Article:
Hino Commerce delivery van built on Hino Briska chassis
|Also called||Toyota Briska|
|Assembly||Hamura, Tokyo, Japan|
delivery van (1960-1962)
The Hino Briska was a small pickup truck built by Hino Motors, adapted from the Renault-based Hino Contessa sedan. It was first introduced in 1961 and remained in production until 1968, when Toyota released the Toyota Hilux. In 1967, the Hino Briska was renamed the Toyota Briska, then the Hilux was introduced, based on the Briska. There was also a commercial delivery van, appropriately called the Hino Commerce.
FG series; 1961-1966Edit
Hamura, Tokyo, Japan |
|Engine(s)||893 cc GP20 I4|
|Wheelbase||2,230–2,295 mm (87.8–90.4 in)|
|Length||3,840–4,150 mm (151.2–163.4 in)|
|Width||1,620 mm (63.8 in)|
|Height||1,640 mm (64.6 in)|
|Curb weight||935 kg (2,061 lb)|
The Briska was originally introduced in March 1961, at exhibitions in 32 cities across Japan. Called the FG10, it used a Hitachi-Stromberg carburetor on a modified version of the Contessa's engine, itself derived from that of the Renault 4CV. In March 1962, the Briska lineup added a longer version with a second bench seat for rear seat passengers (FG20P, also available in a panel van version called FG20V).
The body style with the single bench seat could carry a payload of 750 kg (1,653 lb), while the crew cab could accommodate 400 kg (882 lb). In September 1962 the longer FG30 arrived (also as FG30P and V), now on a slightly longer wheelbase and upgraded for a 850 kg (1,874 lb) payload. The Briska was the first Japanese produced truck to accommodate three passengers on a single bench seat, according to the Japanese Governments Ministry of Posts and Telecommunications. The panel delivery van (FG20V/FG30V) was only built for two years due to lack of sales. In 1963, the engine was uprated from the original 35 PS (26 kW) to 40 PS (29 kW). This also meant that top speed increased, from 91 to 100 km/h (57 to 62 mph).
FH series; 1965–1968Edit
|Also called||Toyota Briska|
Hamura, Tokyo, Japan |
|Engine(s)||1,251 cc GR100 I4|
|Wheelbase||2,520 mm (99.2 in)|
|Length||4,275 mm (168.3 in)|
|Width||1,640 mm (64.6 in)|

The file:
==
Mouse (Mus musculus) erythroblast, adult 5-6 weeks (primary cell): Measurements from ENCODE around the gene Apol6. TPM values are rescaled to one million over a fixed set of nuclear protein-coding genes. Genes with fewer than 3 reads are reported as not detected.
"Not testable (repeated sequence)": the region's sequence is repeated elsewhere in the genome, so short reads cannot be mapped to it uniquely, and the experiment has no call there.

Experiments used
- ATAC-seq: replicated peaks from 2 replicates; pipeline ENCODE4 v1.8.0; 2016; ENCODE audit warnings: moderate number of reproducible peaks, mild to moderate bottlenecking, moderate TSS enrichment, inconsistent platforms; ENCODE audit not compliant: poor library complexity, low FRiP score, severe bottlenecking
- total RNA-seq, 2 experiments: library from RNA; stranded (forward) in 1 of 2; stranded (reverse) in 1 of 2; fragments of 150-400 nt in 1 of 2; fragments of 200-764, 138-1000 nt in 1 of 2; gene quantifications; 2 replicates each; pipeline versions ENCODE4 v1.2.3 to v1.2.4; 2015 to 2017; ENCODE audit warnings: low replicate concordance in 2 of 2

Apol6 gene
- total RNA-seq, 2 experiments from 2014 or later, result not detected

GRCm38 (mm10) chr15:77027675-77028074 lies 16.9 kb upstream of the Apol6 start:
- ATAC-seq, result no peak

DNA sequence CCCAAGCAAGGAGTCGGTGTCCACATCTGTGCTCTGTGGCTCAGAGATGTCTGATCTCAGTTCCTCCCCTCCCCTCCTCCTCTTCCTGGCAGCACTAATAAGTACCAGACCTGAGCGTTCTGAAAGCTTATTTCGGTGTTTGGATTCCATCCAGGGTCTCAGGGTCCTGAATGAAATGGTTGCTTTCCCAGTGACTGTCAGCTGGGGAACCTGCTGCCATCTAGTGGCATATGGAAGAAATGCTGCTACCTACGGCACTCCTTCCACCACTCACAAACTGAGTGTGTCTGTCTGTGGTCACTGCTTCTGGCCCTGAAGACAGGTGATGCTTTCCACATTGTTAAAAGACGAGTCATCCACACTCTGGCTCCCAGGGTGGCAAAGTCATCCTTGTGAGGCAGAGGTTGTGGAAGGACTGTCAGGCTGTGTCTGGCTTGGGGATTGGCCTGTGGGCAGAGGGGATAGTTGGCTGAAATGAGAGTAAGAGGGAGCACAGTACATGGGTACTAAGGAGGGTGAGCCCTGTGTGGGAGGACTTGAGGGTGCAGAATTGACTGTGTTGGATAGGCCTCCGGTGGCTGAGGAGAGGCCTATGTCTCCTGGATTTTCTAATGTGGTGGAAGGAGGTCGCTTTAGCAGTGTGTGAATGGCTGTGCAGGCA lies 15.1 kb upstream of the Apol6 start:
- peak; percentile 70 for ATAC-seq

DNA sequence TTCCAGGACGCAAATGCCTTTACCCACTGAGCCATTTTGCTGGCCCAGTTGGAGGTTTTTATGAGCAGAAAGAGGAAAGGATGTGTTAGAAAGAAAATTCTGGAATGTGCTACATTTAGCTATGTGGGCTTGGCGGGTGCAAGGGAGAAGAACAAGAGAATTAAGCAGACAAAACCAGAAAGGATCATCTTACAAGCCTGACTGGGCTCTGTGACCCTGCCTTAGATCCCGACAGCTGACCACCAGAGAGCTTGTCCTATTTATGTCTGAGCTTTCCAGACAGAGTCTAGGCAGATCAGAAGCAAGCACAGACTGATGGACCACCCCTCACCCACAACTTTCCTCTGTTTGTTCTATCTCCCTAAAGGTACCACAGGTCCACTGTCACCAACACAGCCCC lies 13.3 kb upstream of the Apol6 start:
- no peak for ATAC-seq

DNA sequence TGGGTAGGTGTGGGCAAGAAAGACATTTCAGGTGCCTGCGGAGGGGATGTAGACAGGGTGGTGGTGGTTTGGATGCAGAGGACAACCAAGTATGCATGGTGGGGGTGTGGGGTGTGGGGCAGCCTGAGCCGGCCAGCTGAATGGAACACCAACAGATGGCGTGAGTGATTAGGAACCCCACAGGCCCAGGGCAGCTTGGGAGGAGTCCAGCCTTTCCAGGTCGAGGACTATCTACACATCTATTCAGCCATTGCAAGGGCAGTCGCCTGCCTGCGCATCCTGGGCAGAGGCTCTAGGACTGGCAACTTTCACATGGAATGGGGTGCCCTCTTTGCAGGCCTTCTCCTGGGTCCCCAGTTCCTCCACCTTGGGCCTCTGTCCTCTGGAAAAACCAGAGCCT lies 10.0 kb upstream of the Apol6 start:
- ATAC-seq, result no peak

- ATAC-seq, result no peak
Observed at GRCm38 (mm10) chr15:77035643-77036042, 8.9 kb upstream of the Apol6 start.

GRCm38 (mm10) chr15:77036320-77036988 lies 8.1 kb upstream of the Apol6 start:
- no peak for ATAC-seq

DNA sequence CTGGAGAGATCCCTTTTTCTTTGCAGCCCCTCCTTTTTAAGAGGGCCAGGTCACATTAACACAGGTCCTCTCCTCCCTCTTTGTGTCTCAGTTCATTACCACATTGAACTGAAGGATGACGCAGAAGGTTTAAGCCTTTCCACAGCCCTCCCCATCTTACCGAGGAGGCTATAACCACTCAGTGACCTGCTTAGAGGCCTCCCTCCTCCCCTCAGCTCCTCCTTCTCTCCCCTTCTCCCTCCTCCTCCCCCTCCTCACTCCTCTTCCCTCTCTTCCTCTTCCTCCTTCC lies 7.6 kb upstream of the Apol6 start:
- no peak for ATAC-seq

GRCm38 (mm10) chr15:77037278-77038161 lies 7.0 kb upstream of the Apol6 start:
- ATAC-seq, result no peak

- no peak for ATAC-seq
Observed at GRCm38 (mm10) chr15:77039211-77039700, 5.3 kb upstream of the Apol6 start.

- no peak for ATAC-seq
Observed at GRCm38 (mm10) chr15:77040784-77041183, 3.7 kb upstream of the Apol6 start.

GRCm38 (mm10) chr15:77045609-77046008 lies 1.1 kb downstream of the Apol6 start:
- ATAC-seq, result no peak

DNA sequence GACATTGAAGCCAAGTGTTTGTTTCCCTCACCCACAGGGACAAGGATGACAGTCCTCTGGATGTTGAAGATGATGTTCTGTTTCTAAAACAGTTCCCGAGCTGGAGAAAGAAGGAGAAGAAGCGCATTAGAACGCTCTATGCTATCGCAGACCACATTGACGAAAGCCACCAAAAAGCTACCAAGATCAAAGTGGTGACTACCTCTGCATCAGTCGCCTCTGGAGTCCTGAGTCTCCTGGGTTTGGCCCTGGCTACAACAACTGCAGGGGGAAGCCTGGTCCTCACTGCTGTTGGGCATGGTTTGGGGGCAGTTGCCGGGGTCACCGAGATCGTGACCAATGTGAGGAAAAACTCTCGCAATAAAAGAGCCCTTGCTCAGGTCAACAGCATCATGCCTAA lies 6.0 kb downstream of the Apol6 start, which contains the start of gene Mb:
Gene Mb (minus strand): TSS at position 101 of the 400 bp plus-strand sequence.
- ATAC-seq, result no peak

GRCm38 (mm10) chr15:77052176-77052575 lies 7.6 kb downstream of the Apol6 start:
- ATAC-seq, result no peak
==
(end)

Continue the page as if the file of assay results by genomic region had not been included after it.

|Height||1,595 mm (62.8 in)|
|Curb weight||1,080 kg (2,381 lb)|
When the Contessa entered its second generation, the Briska was also modified and received a larger 1,251 cc engine with 55 PS (40 kW). Hino entered into a partnership with Toyota in 1966, with Hino focusing on large commercial trucks and Toyota focusing on lighter vehicles. The four-speed manual transmission received synchronization only on the top three gears. As of April 1967 and until the end of production, the truck was sold as the Toyota Briska using the model code GY10. The Toyota Briska received twin headlights and a slightly more powerful engine with 63 PS (46 kW). The succeeding Hilux was built by Hino factories for Toyota while Hino's truck sales were still low.
Hino Motors signed a 10-year assembly agreement with Kaiser-Illin Industries of Haifa, Israel, in 1963. Assembly of the Contessa 900 started in 1964. Later, Briska 900 and 1300 and the Contessa 1300 sedan were assembled in Haifa as well. During the years 1964-1965, Israel was Hino's second most important market for its Contessas. Israel exports amounted to ~10% of total Contessa production. After it was purchased by Toyota, the contract was terminated and the very last Israeli Contessas rolled off the assembly line in March 1968. In total, over 8,000 Hino Contessa and Briska were assembled in Israel.
The Briska was actually pre-dated by a commercial delivery van version called the Hino Commerce (model code PB), introduced in 1959. The Commerce was similar mechanically to the Renault Estafette (which was also based on the Renault 4CV). However, the Briska's layout is turned around, being front engine and rear-wheel drive whereas the Estafette is front engined and front-wheel drive.
- Company website (English)
- Company website (Japanese)
- HinoSamurai.org (Research Center of Historic and Existing Hino Contessa & Hino Samurai Cars, English and Japanese)
- Hino Briska images and specifications
- ↑ Ruiz, Marco (1985). One Hundred Years of the Automobile, 1886–1986. New York: Gallery Books.
- ↑ "1962 Hino Briska Fg-Series specs, performance, photo & data". automobile-catalog.com. Retrieved on 2012-05-25.
- ↑ Ozeki, Kazuo (2007).
日本のトラック・バス 1917~1975(in Japanese). Tokyo: Miki Press, 87. ISBN 978-4-89522-487-1.
- ↑ 4.0 4.1 Ozeki, p. 109
- ↑ Ozeki, p. 116
- ↑ "1965 Hino Briska FH100 specs, performance, photo & data". automobile-catalog.com. Retrieved on 2012-05-25.
- ↑ 7.0 7.1 Toyoda, Eiji (1987). Toyota - fifty years in motion. Tokyo: Kodansha International. ISBN 0-87011-823-4.
- ↑ "日野のクルマ：カタログよりトヨタ・ブリスカ" (in Japanese). Hino Samurai. Satoshi Ezawa.
- ↑ "קונטסה מיפן מגיעה לאילת". IsraelMotorIndustry.org. Retrieved on 2012-06-01.
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